How one gets there (new winery above) from here (piece of untamed land below)?
Philippe and Cherie Melka have perhaps the most challenging work in their entire career in the wine business ahead of them. Building a winery from scratch is more complex than building a house. One has to consider a number of factors such as visitors room, storage, cellar, cooling system, special permits in protected areas (which often wine regions are) and above all the location itself as it is more advantageous to have the winery as close to all vineyards as possible to avoid unnecessary manipulation with the picked grapes.
The success of the construction will influence the future success of the wines produced under the Melka name here in Napa.
Their wines are a huge asset for them already, but they have been made so far at other wineries where Philippe Melka has been consulting.
Philippe lived during his childhood and teenage years in Bordeaux, France, where he earned a geology degree from the University of Bordeaux. In the last year of his studies he took a wine course out of curiosity and that has changed his life completely leading him to work at the legendary Chateau Haut Brion as well as Chateau Petrus between others.
Soil and its influence on quality of grapes and later wines became his primary quest and he travelled the world to learn more about this intriguing relationship. Melka was so fascinated by the potential and diversity of soils in Napa Valley that he decided to stay there to consult for a number of wineries. After a couple of years he and his wife Cherie (a well-known microbiologist in Napa) gave birth to their own brand the Melka Wines. Recently he was recognised by Robert Parker as one of the top wine consultants in the world and that was a huge game changer for him as well as for his brand.
I wish their new winery in Napa will be built soon and serve them well to create such magnificent terroir-driven wines as he has been making so far.
Their main high-end line is called Métisse, which is a French word meaning “a blend of cultures”. Philippe is French (with Moroccan roots) and his wife American so their winemaking represents “a blend of cultures”. Recently its label got a modern colourful revamp.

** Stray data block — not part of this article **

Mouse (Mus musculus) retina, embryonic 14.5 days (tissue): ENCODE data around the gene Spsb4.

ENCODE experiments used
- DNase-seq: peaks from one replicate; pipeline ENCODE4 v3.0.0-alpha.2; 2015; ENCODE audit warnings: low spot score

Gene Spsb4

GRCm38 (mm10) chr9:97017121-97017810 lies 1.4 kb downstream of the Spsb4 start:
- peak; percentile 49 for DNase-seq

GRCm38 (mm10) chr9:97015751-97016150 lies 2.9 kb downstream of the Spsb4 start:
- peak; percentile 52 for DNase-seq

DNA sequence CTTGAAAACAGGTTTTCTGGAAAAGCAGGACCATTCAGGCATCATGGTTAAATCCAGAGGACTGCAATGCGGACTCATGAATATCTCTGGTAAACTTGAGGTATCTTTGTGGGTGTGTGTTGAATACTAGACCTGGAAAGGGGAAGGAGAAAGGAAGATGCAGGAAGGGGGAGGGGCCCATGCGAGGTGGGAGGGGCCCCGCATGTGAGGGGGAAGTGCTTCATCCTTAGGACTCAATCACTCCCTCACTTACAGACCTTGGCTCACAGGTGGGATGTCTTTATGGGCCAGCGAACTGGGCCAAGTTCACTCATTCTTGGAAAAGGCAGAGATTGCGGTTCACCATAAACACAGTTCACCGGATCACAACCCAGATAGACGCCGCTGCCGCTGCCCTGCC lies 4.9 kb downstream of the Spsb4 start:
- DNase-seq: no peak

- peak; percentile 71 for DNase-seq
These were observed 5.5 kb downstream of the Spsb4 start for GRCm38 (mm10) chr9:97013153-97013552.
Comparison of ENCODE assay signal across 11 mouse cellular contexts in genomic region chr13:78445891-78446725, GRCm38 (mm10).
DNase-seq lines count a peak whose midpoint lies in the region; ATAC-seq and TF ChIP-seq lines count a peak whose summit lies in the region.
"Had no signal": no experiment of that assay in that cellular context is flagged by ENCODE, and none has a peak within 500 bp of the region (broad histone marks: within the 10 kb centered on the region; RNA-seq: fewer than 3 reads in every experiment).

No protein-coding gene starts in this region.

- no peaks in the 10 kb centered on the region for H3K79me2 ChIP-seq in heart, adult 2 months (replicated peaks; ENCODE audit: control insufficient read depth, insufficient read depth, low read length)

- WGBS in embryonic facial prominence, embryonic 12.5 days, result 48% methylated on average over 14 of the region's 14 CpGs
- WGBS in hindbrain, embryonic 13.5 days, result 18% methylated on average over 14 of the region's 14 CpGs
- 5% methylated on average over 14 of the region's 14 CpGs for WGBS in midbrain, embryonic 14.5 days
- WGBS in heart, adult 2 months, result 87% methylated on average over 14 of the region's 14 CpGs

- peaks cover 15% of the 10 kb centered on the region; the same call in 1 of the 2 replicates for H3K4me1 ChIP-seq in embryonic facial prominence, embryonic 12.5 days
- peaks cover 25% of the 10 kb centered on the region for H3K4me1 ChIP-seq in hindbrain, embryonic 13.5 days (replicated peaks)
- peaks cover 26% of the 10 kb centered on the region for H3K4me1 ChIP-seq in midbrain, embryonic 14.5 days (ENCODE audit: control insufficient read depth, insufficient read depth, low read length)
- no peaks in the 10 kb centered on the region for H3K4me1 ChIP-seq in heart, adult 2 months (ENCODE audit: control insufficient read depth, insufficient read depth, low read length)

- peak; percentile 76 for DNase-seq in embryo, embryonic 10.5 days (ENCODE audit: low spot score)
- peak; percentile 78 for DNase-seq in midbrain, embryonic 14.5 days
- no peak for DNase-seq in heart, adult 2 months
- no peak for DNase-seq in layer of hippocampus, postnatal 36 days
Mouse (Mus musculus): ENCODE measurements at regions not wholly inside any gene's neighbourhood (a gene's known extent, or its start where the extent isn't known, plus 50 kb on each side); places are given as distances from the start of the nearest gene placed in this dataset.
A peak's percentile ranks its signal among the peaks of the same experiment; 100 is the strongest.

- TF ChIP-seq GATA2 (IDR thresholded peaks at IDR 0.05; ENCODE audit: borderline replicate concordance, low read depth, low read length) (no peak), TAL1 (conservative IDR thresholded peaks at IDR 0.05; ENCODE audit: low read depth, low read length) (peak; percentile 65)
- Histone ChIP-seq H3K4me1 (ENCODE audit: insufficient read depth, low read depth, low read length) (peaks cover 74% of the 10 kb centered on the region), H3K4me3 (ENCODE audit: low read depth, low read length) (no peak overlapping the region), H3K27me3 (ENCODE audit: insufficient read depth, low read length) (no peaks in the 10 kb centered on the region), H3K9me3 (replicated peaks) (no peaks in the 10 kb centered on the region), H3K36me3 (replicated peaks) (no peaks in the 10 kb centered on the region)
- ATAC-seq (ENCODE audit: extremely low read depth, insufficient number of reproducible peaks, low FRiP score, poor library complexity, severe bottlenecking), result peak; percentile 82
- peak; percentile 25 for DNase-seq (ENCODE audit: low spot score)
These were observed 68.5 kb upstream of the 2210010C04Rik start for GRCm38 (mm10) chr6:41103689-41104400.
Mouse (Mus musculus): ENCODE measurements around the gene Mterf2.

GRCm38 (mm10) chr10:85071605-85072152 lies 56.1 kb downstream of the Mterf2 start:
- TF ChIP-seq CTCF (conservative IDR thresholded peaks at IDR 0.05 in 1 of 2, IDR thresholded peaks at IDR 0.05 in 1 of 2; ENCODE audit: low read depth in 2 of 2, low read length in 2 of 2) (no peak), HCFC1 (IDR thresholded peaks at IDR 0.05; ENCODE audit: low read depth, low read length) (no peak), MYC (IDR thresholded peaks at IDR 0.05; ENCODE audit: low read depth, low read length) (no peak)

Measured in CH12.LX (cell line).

There are three wines under the Métisse label, each coming from a different vineyard:
- The Jumping Goat Vineyard – is a small vineyard owned by Jim and Stephanie Gamble and located in the heart of St. Helena in Napa Valley.
I have tasted the 2009 vintage which is a blend of 80% Cabernet Sauvignon, 13% Merlot and 7% Petit Verdot. Only 400 cases of this wine have been produced for a retail price US$155.00. It was balanced, elegant, with tones of cassis and dark cherry, complemented by a smoky touch of cigar box. With such an intense and lingering finish you will not forget this wine soon.
- La Mekkera Vineyard – is located in Knights Valley. Only 200 cases are made for US$125.00 retail price.
In 2008 vintage a blend of 55% Merlot and 45% Cabernet Franc has enchanted my palate the most from all the Melka wines I have tasted now in 2012. Smelling it in the glass was just a teasing start. It revealed the aromas of black tea, dark chocolate, plums, dried flowers and a scent of kirsch. The volcanic soil in the winery influenced the smoky black tea character (Pur-eh) on the palate, enhanced with exotic flavours of dried flowers, this was a very soft and balanced pleasure for my taste buds.
Moving from Napa to Bordeaux, Philippe makes wine in St. Emilion under his Métisse label as well.
- LE CHÂTELET VINEYARD is a ST. EMILION GRAND CRU blend of 60% Merlot and 40% Cabernet Franc.
It is the smallest production for Melka with 120 cases made in 2009. Licorice and fennel vegetal character is underlined by a rocky strength and richness of cherry marmalade. The tannins were still too young so I would drink this wine in a couple of years from now. It has a life span of more than 25 years so no worries it would die any time soon.
- CJ is an acronym for Philippe’s and Cherrie’s two children, Chloe and Jeremy.
It is a wine meant to be enjoyed young. It is a good value for money (US$52.00) compared to the more expensive Métisse line. It is a Napa Valley blend that changes every year depending on the wine makers decision.
The 2010 vintage was intensely fruity with sweet cassis, cherry, and refreshing spices on the palate. Too lush and rich for me though.